Wild Days 2019

Wild Days! sponsored by the Slocan Lake Stewardship Society (SLSS) are free family nature walks held at various locations throughout the Slocan Lake watershed. In July & August 2019, three Wild Days! engaged families, community members, and visitors in the watershed for fun outdoor adventure and environmental learning. The 3-hour long programs encourage participants to explore and make sense of some of the small, wondrous creatures as well as large, spectacular features that surround our communities in the north Slocan Valley. This year marks the 5th anniversary of Wild Days programs! 

Our 2019 Wild Days! funders included the Regional District of Central Kootenay Area H, Recreation Commission #6, Hills Recreation Society and Columbia Basin Trust; and co-sponsoring organizations included the Royal Astronomical Society of Canada’s Okanagan Centre, Slocan Integral Forestry Cooperative (SIFCo) and the Okanagan Nation Alliance.

Event Highlights

Saturday, July 20 – Celestial Tour at Centennial Park, New Denver. 

The first hour consisted of an engaging powerpoint presentation by Colleen O’Hare and Guy Mackie from the Royal Astronomical Society of Canada’s Okanagan Centre. They presented interesting information regarding planets, stars, galaxies and black holes; and revealed interesting recent discoveries as well as many of the mysteries still to be explained. They also touched on the 50th anniversary of the Apollo 11 landing on the moon. The presentation was followed with a question and answer period, and our presenters received many questions from a wide audience age ranging from about 3 years old to 93! After a very cloudy day, we were very grateful for the clearing skies that evening which provided a great night of star-gazing. Participants were able to look through high-powered telescopes to see Saturn and its rings, Jupiter and its moons, and various other constellations. Our timing was perfect as we were also treated to a glimpse of the International Space Station as it flew over Centennial Park that evening. The gazebo in the park was a good gathering spot for both campers and locals attending the evening. Many stayed until the end to take advantage of the telescopes and expertise that Colleen, Guy, and Olaf Lutz had provided. Throughout the evening more people joined to look through the huge high-powered telescopes. This tour was co-sponsored by the Royal Astronomical Society of Canada’s Okanagan Centre.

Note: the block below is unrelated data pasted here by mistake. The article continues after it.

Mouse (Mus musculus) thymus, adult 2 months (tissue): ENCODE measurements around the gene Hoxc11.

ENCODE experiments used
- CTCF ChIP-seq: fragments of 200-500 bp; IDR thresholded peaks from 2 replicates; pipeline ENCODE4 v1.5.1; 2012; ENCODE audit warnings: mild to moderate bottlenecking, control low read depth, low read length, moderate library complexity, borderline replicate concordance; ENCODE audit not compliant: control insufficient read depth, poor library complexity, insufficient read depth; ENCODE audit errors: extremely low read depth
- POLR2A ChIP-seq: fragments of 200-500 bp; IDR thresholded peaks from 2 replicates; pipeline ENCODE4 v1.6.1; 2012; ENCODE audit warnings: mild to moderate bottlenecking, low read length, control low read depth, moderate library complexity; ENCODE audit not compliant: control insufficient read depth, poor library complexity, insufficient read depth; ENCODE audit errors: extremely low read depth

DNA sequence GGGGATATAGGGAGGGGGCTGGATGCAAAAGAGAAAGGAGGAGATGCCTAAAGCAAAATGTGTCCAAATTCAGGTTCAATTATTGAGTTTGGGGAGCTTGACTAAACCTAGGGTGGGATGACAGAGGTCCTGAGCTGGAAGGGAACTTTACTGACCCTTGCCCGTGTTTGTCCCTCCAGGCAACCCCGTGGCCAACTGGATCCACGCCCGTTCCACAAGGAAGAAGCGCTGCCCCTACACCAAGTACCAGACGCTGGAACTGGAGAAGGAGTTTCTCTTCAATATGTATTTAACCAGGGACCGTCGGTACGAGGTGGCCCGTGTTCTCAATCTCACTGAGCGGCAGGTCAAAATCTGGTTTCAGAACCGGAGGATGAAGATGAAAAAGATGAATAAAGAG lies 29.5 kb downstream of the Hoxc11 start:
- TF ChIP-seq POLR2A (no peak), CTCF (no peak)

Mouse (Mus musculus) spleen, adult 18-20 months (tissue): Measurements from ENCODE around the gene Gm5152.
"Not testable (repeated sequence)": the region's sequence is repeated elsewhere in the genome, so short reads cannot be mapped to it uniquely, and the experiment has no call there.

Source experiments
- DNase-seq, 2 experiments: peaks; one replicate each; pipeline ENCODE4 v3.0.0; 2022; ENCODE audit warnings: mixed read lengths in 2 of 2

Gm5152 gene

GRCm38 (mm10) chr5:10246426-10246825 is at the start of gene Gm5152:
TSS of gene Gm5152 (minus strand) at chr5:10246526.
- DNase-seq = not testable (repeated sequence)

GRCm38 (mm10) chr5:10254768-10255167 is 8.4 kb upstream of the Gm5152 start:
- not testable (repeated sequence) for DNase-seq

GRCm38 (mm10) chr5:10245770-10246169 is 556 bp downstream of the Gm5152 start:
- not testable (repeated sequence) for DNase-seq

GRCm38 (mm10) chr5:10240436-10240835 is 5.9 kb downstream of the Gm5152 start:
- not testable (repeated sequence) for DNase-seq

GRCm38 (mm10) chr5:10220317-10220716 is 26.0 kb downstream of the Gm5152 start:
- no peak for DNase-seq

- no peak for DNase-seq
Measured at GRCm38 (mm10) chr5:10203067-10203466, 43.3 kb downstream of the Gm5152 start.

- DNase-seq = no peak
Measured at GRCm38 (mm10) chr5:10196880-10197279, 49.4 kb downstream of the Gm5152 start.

Participants: 76

Saturday, August 3  –   Cool Rocks and Fire Smart, Bannock Point.

The tour began with a walk along the Bannock Point trail to the beach. As participants walked through the forest, Stephan Martineau from Slocan Integral Forestry Cooperative (SIFCo) discussed wildlife trees and SIFCo’s wildfire interface work